Mothballs are small balls of chemical pesticide and deodorant, sometimes used when storing clothing and other articles susceptible to damage from mold or moth larvae (especially clothes moths like Tineola bisselliella). Use of mothballs when clothing is stored out-of-season has given rise to the colloquial usage of the terms "mothballed" and "put into mothballs", to refer to anything which is put into storage or whose operation is suspended.
Older mothballs consisted primarily of naphthalene, but due to naphthalene's flammability, many modern mothball formulations instead use 1,4-dichlorobenzene. The latter formulation may be somewhat less flammable, although both chemicals have the same NFPA 704 rating for flammability. The latter chemical is also variously labeled as para-dichlorobenzene, p-dichlorobenzene, pDCB, or PDB, making it harder to identify unless all these synonyms are known to a potential purchaser. Both of these formulations have the strong, pungent, sickly-sweet odor often associated with mothballs. Both naphthalene and 1,4-dichlorobenzene undergo sublimation, meaning that they evaporate from a solid state directly into a gas; this gas is toxic to moths and moth larvae.
Naphthalene and 1,4-dichlorobenzene should not be used together because the mixture may cause damage to items being preserved.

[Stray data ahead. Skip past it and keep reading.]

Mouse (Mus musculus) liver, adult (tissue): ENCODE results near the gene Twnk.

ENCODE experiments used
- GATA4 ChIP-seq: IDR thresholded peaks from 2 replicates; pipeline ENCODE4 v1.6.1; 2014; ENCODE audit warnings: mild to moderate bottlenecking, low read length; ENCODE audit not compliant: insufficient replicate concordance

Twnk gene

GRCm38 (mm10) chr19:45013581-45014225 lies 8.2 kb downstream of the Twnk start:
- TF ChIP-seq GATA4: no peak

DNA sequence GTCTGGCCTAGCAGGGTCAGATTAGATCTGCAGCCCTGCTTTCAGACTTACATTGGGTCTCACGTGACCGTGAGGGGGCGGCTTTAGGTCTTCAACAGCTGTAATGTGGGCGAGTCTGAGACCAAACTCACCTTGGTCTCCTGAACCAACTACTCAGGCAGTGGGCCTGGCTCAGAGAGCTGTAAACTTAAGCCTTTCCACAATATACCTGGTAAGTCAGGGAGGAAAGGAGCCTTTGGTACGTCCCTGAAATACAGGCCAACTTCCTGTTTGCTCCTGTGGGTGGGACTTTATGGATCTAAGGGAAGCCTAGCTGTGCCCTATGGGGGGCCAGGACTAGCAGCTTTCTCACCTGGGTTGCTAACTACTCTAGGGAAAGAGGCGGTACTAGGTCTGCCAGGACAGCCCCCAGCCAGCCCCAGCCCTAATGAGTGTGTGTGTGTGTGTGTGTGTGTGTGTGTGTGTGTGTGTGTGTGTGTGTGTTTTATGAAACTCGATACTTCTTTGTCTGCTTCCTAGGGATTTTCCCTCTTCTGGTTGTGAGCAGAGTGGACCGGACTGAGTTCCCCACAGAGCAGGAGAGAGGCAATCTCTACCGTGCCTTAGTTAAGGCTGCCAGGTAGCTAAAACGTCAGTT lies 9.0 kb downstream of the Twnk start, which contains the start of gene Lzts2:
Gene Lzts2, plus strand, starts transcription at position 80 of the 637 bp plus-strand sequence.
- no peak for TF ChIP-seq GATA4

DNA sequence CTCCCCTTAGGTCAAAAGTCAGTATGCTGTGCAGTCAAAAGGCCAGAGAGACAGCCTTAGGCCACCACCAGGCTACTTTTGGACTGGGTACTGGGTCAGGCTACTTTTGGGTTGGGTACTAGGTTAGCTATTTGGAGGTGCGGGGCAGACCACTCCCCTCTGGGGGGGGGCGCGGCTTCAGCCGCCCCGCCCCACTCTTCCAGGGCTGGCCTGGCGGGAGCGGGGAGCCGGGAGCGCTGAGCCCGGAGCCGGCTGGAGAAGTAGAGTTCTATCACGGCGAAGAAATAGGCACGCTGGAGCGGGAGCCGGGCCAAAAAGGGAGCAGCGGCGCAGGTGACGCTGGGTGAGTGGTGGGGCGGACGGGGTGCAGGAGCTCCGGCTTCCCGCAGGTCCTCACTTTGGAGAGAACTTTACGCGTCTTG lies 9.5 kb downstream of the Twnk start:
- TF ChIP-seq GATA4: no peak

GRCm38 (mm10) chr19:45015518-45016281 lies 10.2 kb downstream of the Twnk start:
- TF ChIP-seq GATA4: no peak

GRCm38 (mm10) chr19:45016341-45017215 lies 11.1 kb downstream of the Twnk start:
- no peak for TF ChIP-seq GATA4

Due to the health risks of 1,4-dichlorobenzene, and flammability of naphthalene, other substances like camphor are sometimes used (though camphor has its own toxicity issues).
In addition to repelling or killing insects such as moths and silverfish, mothballs have been suggested as a repellent to keep away mice, snakes, or other pests, and for use as a stovepipe cleaner. Older-formula mothballs have also been used by drag racers to enhance the octane rating of fuel, by dissolving the mothballs in some of the fuel and filtering out the remains with a filter paper.
Some have claimed mothballs are ineffective as snake repellents or as rodent repellents. Mothballs, however, continue to be advertised as a squirrel repellent and are an ingredient in some commercial repellent products. They are generally ineffective as a deterrent to prevent squirrels from nesting in building interiors.
The US Department of Health and Human Services (DHHS) has determined that 1,4-dichlorobenzene "may reasonably be anticipated to be a carcinogen". This has been indicated by animal studies, although a full-scale human study has not been done. The National Toxicology Program (NTP), the International Agency for Research on Cancer (IARC) and the State of California consider 1,4-dichlorobenzene a carcinogen.
Exposure to naphthalene mothballs can cause acute hemolysis (anemia) in people with glucose-6-phosphate dehydrogenase deficiency. IARC classifies naphthalene as possibly carcinogenic to humans and animals (see also Group 2B). IARC points out that acute exposure causes cataracts in humans, rats, rabbits, and mice. Chronic exposure to naphthalene vapors is reported to also cause cataracts and retinal hemorrhage. Under California's Proposition 65, naphthalene is listed as "known to the State to cause cancer".